The National Broadband Network Company has scored another hiring coup, as senior talent from Westpac joins the team to bulk out its skills in dealing with technology vendors.
Until June this year Roscoe Fay had been Westpac’s head of Commercial Engagement, a position he had held since only November 2009, when he was promoted to a spot as the top-tier bank’s head of IT sourcing and contracts. Westpac, however, has confirmed the executive has now left the business.
Like several other senior executives in Australia’s technology sector, his resume has been updated to read “NBN Co”. Fay’s title is ‘consultant’ and the details are publicly available online at social networking site LinkedIn.
Fay has a strong history of dealing with technology suppliers. He has also, according to his profile, held spent two years as director of Major Partnerships at Westpac, and before that he was an IT source, legal and contract negotiator at SingTel subsidiary Optus.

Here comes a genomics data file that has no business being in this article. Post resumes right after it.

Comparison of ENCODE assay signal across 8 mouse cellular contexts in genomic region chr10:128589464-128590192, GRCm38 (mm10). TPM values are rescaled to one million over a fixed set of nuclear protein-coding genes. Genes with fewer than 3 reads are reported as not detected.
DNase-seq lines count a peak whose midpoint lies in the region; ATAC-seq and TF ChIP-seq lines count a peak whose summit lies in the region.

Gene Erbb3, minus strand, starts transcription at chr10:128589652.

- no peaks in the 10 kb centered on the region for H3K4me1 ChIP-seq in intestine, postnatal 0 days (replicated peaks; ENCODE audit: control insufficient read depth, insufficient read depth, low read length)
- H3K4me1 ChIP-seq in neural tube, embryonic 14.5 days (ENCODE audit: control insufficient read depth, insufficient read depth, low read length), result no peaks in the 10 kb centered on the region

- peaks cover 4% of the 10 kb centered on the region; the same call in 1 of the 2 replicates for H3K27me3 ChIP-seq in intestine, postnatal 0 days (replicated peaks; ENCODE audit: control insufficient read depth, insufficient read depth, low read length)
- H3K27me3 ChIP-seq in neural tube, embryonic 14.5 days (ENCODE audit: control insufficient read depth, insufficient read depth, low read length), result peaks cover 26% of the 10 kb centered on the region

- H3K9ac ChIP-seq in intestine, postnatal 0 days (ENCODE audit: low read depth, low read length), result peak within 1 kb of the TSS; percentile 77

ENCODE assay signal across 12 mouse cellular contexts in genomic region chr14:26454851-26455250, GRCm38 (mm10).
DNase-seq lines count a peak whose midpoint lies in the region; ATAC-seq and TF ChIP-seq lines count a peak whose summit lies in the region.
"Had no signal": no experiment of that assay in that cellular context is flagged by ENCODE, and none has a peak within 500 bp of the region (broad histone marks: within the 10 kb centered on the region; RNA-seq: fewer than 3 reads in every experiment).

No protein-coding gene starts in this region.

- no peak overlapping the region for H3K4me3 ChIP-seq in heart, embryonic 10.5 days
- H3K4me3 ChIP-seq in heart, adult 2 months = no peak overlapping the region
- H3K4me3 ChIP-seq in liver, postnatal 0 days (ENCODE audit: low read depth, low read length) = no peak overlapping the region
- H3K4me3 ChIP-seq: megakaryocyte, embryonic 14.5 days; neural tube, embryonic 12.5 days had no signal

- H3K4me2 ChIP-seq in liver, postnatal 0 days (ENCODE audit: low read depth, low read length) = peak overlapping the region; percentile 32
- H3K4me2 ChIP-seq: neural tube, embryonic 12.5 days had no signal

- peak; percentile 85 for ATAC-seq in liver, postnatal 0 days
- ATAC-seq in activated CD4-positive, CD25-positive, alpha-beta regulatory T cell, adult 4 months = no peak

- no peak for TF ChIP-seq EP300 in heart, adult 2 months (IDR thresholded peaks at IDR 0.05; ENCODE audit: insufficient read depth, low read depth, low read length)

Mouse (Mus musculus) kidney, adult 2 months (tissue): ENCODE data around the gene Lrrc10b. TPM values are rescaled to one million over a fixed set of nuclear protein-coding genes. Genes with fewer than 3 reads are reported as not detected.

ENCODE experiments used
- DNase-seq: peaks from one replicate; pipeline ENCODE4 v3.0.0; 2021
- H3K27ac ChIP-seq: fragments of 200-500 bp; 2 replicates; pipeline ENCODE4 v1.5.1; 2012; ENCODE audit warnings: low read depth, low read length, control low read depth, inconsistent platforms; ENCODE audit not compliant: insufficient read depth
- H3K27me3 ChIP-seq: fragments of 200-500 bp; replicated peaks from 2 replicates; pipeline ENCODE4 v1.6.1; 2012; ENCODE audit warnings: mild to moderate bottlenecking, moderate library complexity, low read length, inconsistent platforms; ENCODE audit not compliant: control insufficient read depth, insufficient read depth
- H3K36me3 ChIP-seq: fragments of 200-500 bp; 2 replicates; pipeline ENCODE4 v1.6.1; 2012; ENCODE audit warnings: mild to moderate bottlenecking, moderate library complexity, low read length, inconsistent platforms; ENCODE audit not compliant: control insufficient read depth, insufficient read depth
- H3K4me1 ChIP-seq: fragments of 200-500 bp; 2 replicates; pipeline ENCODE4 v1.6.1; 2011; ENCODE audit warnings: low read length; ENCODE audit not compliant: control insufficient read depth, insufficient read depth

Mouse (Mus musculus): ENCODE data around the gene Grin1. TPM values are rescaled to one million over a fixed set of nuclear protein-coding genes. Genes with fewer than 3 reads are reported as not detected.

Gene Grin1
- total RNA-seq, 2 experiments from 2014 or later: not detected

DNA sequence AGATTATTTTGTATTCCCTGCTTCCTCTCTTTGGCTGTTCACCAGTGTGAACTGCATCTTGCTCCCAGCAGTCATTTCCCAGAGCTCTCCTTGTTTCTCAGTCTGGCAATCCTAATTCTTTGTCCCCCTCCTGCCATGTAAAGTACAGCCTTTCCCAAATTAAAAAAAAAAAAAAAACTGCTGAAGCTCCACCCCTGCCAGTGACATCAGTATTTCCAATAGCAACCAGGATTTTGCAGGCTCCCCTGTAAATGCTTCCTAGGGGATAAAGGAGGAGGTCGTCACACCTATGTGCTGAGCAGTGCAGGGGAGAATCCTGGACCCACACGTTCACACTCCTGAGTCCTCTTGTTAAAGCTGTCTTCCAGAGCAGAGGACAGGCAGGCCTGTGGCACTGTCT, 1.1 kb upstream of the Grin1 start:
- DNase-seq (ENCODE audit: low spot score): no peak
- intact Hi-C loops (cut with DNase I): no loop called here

Westpac’s key technology roles remain with chief information officer, Bob McKinnon, and the man widely regarded as his deputy, chief technology officer, Sarv Girn.
Fay is the latest in a long line of Australian technology executives to be welcomed by NBN Co’s friendly arms over the past year since its first employee – chief executive Mike Quigley – stepped on board.
The company recently appointed Telstra’s online chief, for example, as well as former CEO Sol Trujillo’s former speechwriter. And Jim Hassell, the former chief of Sun Microsystems Australia, Optus managing director of its Networks division, Steve Christian and noted analyst Tim Smeallie are just some of the big names to join Quigley on deck.
The company has already its first wave of internal promotions and some staff have already left the business.
NBN Co has already inked deals with several technology companies and IT services groups in Australia for products and services. For example, Oracle is supplying the company’s ERP software, and the telco has a deal with Data#3 to maintain its office technology systems — such as desktop PCs and email.